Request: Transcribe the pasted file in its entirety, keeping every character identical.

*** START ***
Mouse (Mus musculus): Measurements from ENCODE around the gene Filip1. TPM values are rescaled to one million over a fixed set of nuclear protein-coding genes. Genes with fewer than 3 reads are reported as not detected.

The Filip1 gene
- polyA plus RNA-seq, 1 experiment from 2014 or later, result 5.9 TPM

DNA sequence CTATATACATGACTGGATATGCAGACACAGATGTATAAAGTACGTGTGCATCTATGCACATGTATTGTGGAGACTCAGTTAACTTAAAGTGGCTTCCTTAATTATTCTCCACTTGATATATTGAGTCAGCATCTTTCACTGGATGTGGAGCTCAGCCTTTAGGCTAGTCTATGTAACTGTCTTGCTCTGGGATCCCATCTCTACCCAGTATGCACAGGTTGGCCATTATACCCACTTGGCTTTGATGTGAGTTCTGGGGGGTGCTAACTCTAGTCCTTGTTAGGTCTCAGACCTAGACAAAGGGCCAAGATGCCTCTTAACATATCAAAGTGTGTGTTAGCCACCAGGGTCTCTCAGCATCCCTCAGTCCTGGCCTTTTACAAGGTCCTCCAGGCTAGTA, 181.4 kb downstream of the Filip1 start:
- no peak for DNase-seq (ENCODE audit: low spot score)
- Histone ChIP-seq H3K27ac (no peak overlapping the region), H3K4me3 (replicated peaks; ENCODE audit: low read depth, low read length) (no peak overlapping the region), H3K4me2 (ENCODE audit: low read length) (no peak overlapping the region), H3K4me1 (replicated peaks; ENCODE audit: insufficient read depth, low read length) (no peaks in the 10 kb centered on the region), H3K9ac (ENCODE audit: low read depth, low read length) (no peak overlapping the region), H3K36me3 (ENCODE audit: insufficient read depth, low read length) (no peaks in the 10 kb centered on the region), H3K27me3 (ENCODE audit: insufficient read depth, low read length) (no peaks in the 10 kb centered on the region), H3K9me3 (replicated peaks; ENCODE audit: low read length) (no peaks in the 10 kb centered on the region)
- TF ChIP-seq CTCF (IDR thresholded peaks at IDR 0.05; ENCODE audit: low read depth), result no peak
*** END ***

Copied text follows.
Mouse (Mus musculus): Measurements from ENCODE around the gene Filip1. TPM values are rescaled to one million over a fixed set of nuclear protein-coding genes. Genes with fewer than 3 reads are reported as not detected.

The Filip1 gene
- polyA plus RNA-seq, 1 experiment from 2014 or later, result 5.9 TPM

DNA sequence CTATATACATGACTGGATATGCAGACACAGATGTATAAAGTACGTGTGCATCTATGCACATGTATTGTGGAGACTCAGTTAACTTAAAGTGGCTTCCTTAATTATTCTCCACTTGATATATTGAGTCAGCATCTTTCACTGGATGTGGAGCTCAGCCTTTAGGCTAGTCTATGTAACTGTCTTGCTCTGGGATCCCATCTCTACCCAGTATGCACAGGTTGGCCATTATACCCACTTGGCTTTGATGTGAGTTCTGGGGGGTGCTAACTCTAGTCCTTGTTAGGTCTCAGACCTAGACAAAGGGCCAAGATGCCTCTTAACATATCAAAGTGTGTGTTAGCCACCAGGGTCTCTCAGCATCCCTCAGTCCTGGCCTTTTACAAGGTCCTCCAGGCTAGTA, 181.4 kb downstream of the Filip1 start:
- no peak for DNase-seq (ENCODE audit: low spot score)
- Histone ChIP-seq H3K27ac (no peak overlapping the region), H3K4me3 (replicated peaks; ENCODE audit: low read depth, low read length) (no peak overlapping the region), H3K4me2 (ENCODE audit: low read length) (no peak overlapping the region), H3K4me1 (replicated peaks; ENCODE audit: insufficient read depth, low read length) (no peaks in the 10 kb centered on the region), H3K9ac (ENCODE audit: low read depth, low read length) (no peak overlapping the region), H3K36me3 (ENCODE audit: insufficient read depth, low read length) (no peaks in the 10 kb centered on the region), H3K27me3 (ENCODE audit: insufficient read depth, low read length) (no peaks in the 10 kb centered on the region), H3K9me3 (replicated peaks; ENCODE audit: low read length) (no peaks in the 10 kb centered on the region)
- TF ChIP-seq CTCF (IDR thresholded peaks at IDR 0.05; ENCODE audit: low read depth), result no peak